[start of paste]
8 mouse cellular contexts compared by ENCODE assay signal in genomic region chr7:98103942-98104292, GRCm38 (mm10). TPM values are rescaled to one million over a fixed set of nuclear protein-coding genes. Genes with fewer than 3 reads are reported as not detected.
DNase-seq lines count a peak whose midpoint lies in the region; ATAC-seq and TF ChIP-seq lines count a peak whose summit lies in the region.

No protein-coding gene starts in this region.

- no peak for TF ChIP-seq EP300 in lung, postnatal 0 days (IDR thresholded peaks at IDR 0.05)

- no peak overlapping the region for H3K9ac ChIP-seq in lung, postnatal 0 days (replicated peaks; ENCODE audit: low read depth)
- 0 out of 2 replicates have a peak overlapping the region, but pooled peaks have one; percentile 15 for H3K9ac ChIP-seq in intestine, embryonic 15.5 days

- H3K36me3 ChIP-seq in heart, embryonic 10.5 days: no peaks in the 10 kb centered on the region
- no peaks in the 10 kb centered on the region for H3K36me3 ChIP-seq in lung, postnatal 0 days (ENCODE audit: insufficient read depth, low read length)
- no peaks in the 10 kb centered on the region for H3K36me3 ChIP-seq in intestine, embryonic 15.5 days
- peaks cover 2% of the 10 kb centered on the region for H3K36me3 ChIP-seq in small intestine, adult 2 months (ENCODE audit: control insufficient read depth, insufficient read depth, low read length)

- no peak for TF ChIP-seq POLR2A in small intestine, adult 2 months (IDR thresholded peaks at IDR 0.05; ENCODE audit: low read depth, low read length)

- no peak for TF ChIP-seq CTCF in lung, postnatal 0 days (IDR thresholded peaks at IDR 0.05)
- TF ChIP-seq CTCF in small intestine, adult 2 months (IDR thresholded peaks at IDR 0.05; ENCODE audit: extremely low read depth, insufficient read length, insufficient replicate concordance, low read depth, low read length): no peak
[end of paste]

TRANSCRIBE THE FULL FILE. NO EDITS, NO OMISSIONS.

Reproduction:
8 mouse cellular contexts compared by ENCODE assay signal in genomic region chr7:98103942-98104292, GRCm38 (mm10). TPM values are rescaled to one million over a fixed set of nuclear protein-coding genes. Genes with fewer than 3 reads are reported as not detected.
DNase-seq lines count a peak whose midpoint lies in the region; ATAC-seq and TF ChIP-seq lines count a peak whose summit lies in the region.

No protein-coding gene starts in this region.

- no peak for TF ChIP-seq EP300 in lung, postnatal 0 days (IDR thresholded peaks at IDR 0.05)

- no peak overlapping the region for H3K9ac ChIP-seq in lung, postnatal 0 days (replicated peaks; ENCODE audit: low read depth)
- 0 out of 2 replicates have a peak overlapping the region, but pooled peaks have one; percentile 15 for H3K9ac ChIP-seq in intestine, embryonic 15.5 days

- H3K36me3 ChIP-seq in heart, embryonic 10.5 days: no peaks in the 10 kb centered on the region
- no peaks in the 10 kb centered on the region for H3K36me3 ChIP-seq in lung, postnatal 0 days (ENCODE audit: insufficient read depth, low read length)
- no peaks in the 10 kb centered on the region for H3K36me3 ChIP-seq in intestine, embryonic 15.5 days
- peaks cover 2% of the 10 kb centered on the region for H3K36me3 ChIP-seq in small intestine, adult 2 months (ENCODE audit: control insufficient read depth, insufficient read depth, low read length)

- no peak for TF ChIP-seq POLR2A in small intestine, adult 2 months (IDR thresholded peaks at IDR 0.05; ENCODE audit: low read depth, low read length)

- no peak for TF ChIP-seq CTCF in lung, postnatal 0 days (IDR thresholded peaks at IDR 0.05)
- TF ChIP-seq CTCF in small intestine, adult 2 months (IDR thresholded peaks at IDR 0.05; ENCODE audit: extremely low read depth, insufficient read length, insufficient replicate concordance, low read depth, low read length): no peak